Inhibition of T cell activation by cyclic adenosine 5'-monophosphate requires lipid raft targeting of protein kinase a type I by the a-kinase anchoring protein ezrin

Authors:
Ruppelt A, Mosenden R, Grönholm M, Aandahl EM, Tobin D, Carlson CR, Abrahamsen H, Herberg FW, Carpén O, Taskén K
In:
Source: J Immunol
Publication Date: (2007)
Issue: 179(8): 5159-68
Research Area:
Immunotherapy / Hematology
Cells used in publication:
T cell, human peripheral blood unstim.
Species: human
Tissue Origin: blood
T cell, human stim.
Species: human
Tissue Origin: blood
Platform:
Nucleofector™ I/II/2b
Abstract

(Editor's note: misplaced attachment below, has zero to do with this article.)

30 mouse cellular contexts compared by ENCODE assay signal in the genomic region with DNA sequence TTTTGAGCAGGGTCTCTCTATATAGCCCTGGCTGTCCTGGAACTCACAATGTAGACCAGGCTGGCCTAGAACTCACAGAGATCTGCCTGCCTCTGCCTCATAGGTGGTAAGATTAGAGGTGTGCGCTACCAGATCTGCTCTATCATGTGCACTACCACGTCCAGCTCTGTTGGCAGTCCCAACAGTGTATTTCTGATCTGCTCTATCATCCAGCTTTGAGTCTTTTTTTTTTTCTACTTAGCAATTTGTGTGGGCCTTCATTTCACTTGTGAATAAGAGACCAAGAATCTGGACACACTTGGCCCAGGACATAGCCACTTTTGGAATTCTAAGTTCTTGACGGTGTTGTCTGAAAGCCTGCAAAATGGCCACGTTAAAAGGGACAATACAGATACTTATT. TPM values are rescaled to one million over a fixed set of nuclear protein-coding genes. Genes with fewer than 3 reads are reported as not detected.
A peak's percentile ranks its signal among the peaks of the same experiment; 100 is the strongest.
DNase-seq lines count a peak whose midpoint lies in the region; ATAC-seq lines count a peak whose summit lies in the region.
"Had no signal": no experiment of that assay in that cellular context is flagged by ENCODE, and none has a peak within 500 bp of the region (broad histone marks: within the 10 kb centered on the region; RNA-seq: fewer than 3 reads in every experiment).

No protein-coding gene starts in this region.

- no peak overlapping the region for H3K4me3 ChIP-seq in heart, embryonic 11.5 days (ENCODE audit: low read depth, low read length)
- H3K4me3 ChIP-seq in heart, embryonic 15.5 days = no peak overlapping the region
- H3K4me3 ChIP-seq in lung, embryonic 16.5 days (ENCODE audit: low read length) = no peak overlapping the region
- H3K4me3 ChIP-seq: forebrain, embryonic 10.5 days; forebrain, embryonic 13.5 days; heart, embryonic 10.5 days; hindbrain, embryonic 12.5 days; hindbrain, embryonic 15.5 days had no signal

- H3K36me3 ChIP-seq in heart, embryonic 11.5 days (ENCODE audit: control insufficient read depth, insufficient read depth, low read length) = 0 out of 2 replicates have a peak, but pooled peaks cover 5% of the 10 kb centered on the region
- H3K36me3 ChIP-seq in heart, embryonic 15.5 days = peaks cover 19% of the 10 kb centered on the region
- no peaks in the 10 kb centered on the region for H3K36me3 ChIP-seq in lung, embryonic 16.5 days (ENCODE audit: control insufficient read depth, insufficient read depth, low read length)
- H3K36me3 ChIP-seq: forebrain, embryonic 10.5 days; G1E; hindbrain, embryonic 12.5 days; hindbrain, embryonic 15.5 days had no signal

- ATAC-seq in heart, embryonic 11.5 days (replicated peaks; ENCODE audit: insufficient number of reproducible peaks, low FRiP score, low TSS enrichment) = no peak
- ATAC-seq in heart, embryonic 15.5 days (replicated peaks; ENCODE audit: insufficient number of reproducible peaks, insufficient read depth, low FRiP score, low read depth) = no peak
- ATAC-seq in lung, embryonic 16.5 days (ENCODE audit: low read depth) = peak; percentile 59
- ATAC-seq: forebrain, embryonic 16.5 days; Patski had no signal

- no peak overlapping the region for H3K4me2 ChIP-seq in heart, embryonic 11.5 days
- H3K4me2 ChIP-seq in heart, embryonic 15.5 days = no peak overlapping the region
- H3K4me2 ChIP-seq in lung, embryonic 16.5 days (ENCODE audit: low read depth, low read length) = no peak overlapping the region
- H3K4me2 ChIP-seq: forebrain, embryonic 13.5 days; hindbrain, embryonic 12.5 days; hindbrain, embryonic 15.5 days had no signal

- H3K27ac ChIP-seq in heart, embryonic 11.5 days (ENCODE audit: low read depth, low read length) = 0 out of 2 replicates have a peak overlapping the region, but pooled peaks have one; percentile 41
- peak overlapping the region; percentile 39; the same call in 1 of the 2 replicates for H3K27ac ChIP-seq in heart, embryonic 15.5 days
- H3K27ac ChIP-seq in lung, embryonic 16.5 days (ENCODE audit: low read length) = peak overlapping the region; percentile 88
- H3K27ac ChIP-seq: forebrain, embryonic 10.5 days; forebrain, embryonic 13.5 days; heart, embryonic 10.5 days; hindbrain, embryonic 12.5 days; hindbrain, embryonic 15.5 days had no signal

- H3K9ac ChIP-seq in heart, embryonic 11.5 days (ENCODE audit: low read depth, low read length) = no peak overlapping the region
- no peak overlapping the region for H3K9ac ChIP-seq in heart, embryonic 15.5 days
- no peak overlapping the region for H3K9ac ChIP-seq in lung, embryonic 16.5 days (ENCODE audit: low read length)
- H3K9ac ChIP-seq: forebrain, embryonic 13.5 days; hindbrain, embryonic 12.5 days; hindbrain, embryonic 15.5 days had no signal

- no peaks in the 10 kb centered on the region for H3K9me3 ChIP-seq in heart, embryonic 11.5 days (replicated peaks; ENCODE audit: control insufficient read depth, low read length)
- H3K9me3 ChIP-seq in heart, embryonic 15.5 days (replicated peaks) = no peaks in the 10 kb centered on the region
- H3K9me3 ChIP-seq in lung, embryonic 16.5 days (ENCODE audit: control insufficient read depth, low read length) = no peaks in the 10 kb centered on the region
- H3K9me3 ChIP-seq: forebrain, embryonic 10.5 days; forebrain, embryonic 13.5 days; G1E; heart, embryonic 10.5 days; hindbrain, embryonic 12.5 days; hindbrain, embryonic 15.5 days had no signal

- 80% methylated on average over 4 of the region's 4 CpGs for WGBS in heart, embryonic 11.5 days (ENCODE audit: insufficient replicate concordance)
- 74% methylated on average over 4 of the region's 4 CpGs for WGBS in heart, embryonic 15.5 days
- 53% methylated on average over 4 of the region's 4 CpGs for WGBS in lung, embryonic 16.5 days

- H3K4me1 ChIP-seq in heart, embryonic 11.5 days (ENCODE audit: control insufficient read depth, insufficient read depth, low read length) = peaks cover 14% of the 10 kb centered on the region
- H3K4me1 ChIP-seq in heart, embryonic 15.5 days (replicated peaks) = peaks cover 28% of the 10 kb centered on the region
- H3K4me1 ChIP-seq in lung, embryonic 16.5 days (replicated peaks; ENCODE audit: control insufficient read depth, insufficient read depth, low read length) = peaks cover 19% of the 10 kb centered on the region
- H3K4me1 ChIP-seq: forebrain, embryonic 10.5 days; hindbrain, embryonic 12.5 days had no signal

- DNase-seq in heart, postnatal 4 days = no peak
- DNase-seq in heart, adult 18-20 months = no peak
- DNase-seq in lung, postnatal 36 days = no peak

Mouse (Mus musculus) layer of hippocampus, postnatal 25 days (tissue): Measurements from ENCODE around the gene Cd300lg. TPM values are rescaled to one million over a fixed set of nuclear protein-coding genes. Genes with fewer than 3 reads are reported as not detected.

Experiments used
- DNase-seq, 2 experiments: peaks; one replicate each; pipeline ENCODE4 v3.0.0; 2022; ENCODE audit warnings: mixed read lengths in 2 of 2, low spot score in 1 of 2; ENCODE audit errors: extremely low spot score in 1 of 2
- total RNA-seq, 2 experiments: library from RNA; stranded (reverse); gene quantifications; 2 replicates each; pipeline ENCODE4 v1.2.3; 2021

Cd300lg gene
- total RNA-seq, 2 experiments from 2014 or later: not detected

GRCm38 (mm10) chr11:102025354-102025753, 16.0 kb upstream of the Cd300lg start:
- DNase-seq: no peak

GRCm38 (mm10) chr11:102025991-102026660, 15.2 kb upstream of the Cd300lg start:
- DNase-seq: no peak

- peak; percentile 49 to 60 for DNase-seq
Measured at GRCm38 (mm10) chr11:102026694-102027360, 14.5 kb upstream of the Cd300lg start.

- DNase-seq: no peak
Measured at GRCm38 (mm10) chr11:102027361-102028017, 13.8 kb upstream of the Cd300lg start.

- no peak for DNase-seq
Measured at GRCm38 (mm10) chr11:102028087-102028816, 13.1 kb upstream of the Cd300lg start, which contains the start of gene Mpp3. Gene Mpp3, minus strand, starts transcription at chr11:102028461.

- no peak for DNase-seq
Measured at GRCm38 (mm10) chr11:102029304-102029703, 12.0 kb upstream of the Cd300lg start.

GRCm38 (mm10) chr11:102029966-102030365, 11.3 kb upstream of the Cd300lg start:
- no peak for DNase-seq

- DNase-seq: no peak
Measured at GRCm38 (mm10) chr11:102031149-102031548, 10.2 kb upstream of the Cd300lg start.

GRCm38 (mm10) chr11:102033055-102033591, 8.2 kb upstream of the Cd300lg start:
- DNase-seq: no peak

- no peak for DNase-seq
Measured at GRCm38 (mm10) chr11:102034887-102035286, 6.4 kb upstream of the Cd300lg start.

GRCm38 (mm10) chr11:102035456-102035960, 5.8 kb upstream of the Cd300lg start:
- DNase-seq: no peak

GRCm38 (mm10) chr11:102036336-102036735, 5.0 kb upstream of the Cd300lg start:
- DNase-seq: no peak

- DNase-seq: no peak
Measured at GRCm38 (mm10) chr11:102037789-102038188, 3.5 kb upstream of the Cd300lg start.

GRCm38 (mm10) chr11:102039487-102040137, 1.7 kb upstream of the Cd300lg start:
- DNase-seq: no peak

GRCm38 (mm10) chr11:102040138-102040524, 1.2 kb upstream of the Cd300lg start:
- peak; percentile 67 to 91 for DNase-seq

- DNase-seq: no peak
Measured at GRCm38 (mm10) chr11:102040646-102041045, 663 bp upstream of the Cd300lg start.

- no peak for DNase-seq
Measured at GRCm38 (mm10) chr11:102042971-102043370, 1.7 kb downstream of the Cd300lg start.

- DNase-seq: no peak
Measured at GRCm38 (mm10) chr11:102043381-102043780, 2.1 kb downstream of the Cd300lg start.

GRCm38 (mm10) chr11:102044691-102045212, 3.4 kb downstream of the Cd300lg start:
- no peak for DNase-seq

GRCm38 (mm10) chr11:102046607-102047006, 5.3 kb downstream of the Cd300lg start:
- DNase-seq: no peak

cAMP negatively regulates T cell immune responses by activation of type I protein kinase A (PKA), which in turn phosphorylates and activates C-terminal Src kinase (Csk) in T cell lipid rafts. Using yeast two-hybrid screening, far-Western blot, immunoprecipitation and immunofluorescense analyses, and small interfering RNA-mediated knockdown, we identified Ezrin as the A-kinase anchoring protein that targets PKA type I to lipid rafts. Furthermore, Ezrin brings PKA in proximity to its downstream substrate Csk in lipid rafts by forming a multiprotein complex consisting of PKA/Ezrin/Ezrin-binding protein 50, Csk, and Csk-binding protein/phosphoprotein associated with glycosphingolipid-enriched microdomains. The complex is initially present in immunological synapses when T cells contact APCs and subsequently exits to the distal pole. Introduction of an anchoring disruptor peptide (Ht31) into T cells competes with Ezrin binding to PKA and thereby releases the cAMP/PKA type I-mediated inhibition of T cell proliferation. Finally, small interfering RNA-mediated knockdown of Ezrin abrogates cAMP regulation of IL-2. We propose that Ezrin is essential in the assembly of the cAMP-mediated regulatory pathway that modulates T cell immune responses.